Worship is one of the most powerful forces that shape our lives, but have you ever stopped to think of how worship may be negatively affecting your life?
David Foster-Wallace once made an extremely important point on worship when he said the following:
“…in the day-to-day trenches of adult life, there is actually no such thing as atheism. There is no such thing as not worshipping. Everybody worships. The only choice we get is what to worship. And the compelling reason for maybe choosing some sort of god or spiritual-type thing to worship–be it Jesus Christ or Allah, be it Yahweh or the Wiccan Mother Goddess, or the Four Noble Truths, or some inviolable set of ethical principles–is that pretty much anything else you worship will eat you alive.”
Whatever else it is that you worship, it will more than likely leave you with the opposite of what you’re searching for. Worship money, and you’ll never have enough. Worship your intellect, and it will leave you feeling dim-witted and fraudulent. Even bodybuilders who worship their bodies will never be satisfied with how they look, no matter how protruded their muscles may be.
This unfortunately, is the truth of human dissatisfaction. While there’s nothing wrong these avenues of worship in a sense of good and bad, the problem with them is that they’re unconscious. Constant dissatisfaction with your current state is operating on your default settings, and it’s only up to you to decide whether or not you submit to them.
In my case, I’ve worshipped several of the unconscious religions just mentioned. When I was in high school, I worshipped my intellect, which led to countless challenges in my first two years of university. When you’re eighteen years old and get better marks in school than most people you know, it becomes pretty easy to worship your intellect. Getting in to every university I applied to was great in a lot of ways and a testament to my hard work but was detrimental in the short run, especially to my teenage ego.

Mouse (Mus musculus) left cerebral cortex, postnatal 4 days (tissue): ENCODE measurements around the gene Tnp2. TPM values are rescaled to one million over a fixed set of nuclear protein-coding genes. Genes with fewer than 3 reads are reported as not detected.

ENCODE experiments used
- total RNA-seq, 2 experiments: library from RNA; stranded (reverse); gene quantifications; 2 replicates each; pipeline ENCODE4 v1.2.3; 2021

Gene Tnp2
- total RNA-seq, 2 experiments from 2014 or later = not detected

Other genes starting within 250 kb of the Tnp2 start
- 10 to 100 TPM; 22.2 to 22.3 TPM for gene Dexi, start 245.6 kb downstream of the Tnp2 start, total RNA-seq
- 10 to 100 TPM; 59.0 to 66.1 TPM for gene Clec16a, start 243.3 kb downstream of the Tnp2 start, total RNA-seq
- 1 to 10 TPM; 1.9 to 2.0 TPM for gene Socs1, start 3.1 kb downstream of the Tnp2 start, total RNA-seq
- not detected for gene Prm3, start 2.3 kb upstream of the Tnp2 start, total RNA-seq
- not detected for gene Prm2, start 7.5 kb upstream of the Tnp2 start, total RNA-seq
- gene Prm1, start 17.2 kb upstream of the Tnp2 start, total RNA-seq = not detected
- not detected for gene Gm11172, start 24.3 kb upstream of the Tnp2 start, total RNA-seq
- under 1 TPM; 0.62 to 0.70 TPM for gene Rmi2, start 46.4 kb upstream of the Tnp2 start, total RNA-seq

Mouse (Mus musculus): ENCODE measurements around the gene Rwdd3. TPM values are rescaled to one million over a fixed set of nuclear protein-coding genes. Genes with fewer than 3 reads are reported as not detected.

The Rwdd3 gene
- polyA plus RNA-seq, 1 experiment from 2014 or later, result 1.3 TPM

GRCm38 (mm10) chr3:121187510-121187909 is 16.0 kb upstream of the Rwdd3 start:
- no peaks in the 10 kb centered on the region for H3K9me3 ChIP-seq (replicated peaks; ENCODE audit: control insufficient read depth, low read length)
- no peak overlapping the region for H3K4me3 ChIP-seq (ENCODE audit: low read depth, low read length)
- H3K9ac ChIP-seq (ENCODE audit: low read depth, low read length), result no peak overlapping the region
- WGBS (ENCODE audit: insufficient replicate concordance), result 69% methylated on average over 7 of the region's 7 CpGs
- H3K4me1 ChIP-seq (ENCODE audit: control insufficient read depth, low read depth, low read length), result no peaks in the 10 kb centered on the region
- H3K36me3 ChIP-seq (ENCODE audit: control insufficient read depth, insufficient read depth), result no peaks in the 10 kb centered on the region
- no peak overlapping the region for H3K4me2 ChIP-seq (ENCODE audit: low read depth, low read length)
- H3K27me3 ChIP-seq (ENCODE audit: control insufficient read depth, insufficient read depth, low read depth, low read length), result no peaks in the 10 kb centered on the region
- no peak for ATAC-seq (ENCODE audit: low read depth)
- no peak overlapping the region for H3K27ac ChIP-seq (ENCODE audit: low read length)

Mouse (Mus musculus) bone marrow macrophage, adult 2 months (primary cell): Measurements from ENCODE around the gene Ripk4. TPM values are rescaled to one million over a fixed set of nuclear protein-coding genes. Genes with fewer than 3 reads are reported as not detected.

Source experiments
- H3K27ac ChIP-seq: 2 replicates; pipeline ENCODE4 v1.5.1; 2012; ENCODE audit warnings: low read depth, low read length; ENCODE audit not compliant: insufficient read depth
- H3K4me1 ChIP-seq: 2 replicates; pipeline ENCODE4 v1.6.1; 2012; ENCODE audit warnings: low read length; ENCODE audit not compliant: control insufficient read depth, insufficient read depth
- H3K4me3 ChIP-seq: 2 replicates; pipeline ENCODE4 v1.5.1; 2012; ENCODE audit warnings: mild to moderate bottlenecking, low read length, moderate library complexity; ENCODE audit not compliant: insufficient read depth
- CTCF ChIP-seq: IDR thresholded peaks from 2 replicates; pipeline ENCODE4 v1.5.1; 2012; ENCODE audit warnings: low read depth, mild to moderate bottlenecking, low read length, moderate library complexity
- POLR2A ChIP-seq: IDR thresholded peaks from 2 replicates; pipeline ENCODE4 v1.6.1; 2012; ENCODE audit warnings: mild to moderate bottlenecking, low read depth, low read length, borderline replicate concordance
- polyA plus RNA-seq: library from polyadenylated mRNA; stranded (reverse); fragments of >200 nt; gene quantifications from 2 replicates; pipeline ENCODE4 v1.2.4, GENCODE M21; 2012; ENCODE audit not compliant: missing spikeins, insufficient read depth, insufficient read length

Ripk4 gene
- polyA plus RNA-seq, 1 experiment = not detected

Once I got to a university full of high achievers, many who worshipped the same thing as I did, I quickly became consumed by a ubiquitous mind loop of thinking I was lesser than the rest of my peers. If I hadn’t been obsessed with maintaining my reputation as being seen as smart, maybe my marks in my first two years would have been a lot better than the cocktail of Bs and Cs that left me feeling hopelessly below average. Instead of doing the work required, I spend hours upon hours in a state of procrastination feeling I “wasn’t smart enough” to be in the program, even if it was them who accepted me.
This, however, is not the worst of the things I’ve worshipped. If you worship acceptance, you’ll always be left wondering whether you’ve been accepted by others. If you’re the type of person who tries to get everyone you meet to like you, it will become a constant mental struggle that leaves you feeling as if you’ve been accepted by no one. This has been the case for the majority of my life; despite having a wide range of amazing friends, I’ve constantly felt conflict even when there was none because I needed to impress everyone I met in order for them to like me. A web of lies then followed about who I was in order to make it seem like I was “the most interesting person they’ve ever met”, and it nearly led me to lose hold of who I truly was. I lied, I cheated, I lied a little more, and even that began to feel unconscious.
Trying to get everyone to like you is never worth it and will be detrimental to your relationship with yourself. It took me twenty-two years to realize this, and I bet you know a few people who go through their entire lives on default settings like these. How can you make everyone in the world like you if you don’t first like and accept who you are?
Remember that you are always choosing, and you have the power to decide what has meaning in your life and what doesn’t. The meaning you give to what you choose to care about serve as your core values, but the problem with picking values is that many of us create flaws in our values by trying to pinpoint the value to a destination. Values differ from goals, but many of us miss the separation between the two. Values should have no destination but rather be a mission statement of what you care about and are even willing to suffer for. For example, “making everyone like me” is a pretty shitty value, whereas “honesty” or “being true to myself” are a lot more realistic and constructive, yet similar values. Another bad value would be trying to consume all of the knowledge you can in order to be seen as “smarter than everyone else”, instead of simply putting our effort into “curiosity”.
It wasn’t actually until I started travelling that I began to reflect on and reinvent my values (surprise, surprise!). Mark Manson made an interesting point on this in a recent article on values, that sums it up a lot better than I could:
“Here’s what people mean when they say they need to ‘find themselves’: they’re finding new values. Our identity — that is, the thing that we perceive and understand as the “self” — is the aggregation of everything we value. So when you run away to be alone somewhere, what you’re really doing is running away somewhere to re-evaluate your values.”
With this, I bid you good luck in re-evaluating your values if you so choose. Here are a few of the values I’ve been able to define as core to me that a) are a constant work in progress, b) I have the ability to control, and c) are realistic:
- Standing up for other people
- Being critical of my intentions
- Searching for potential, not position